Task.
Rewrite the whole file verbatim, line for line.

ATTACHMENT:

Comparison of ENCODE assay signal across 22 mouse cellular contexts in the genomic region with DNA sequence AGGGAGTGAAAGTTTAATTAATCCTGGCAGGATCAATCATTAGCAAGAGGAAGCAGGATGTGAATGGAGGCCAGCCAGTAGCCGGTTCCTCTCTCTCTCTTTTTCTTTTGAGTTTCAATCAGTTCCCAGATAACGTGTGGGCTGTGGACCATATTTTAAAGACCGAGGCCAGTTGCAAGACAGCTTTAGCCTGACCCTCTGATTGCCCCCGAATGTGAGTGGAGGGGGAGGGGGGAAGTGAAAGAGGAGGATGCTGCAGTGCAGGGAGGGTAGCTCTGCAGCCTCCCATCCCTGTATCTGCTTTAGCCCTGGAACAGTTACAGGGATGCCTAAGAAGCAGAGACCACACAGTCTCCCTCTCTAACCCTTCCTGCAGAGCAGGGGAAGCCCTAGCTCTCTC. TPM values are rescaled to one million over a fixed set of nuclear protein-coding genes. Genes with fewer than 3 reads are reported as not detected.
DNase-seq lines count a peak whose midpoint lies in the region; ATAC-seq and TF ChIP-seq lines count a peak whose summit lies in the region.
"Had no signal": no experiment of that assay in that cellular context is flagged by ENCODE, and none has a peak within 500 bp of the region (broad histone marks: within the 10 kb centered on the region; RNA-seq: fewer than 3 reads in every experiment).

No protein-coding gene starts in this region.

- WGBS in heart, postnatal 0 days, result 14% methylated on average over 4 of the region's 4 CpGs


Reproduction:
Comparison of ENCODE assay signal across 22 mouse cellular contexts in the genomic region with DNA sequence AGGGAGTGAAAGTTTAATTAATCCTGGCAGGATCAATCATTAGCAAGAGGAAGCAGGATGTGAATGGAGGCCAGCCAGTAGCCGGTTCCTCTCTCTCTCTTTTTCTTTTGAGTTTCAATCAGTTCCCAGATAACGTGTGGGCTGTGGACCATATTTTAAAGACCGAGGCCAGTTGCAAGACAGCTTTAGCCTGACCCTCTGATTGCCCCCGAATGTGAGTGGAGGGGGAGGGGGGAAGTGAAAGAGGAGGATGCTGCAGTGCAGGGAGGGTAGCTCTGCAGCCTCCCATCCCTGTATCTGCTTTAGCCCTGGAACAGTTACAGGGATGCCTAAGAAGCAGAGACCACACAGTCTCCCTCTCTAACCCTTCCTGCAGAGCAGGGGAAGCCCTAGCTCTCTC. TPM values are rescaled to one million over a fixed set of nuclear protein-coding genes. Genes with fewer than 3 reads are reported as not detected.
DNase-seq lines count a peak whose midpoint lies in the region; ATAC-seq and TF ChIP-seq lines count a peak whose summit lies in the region.
"Had no signal": no experiment of that assay in that cellular context is flagged by ENCODE, and none has a peak within 500 bp of the region (broad histone marks: within the 10 kb centered on the region; RNA-seq: fewer than 3 reads in every experiment).

No protein-coding gene starts in this region.

- WGBS in heart, postnatal 0 days, result 14% methylated on average over 4 of the region's 4 CpGs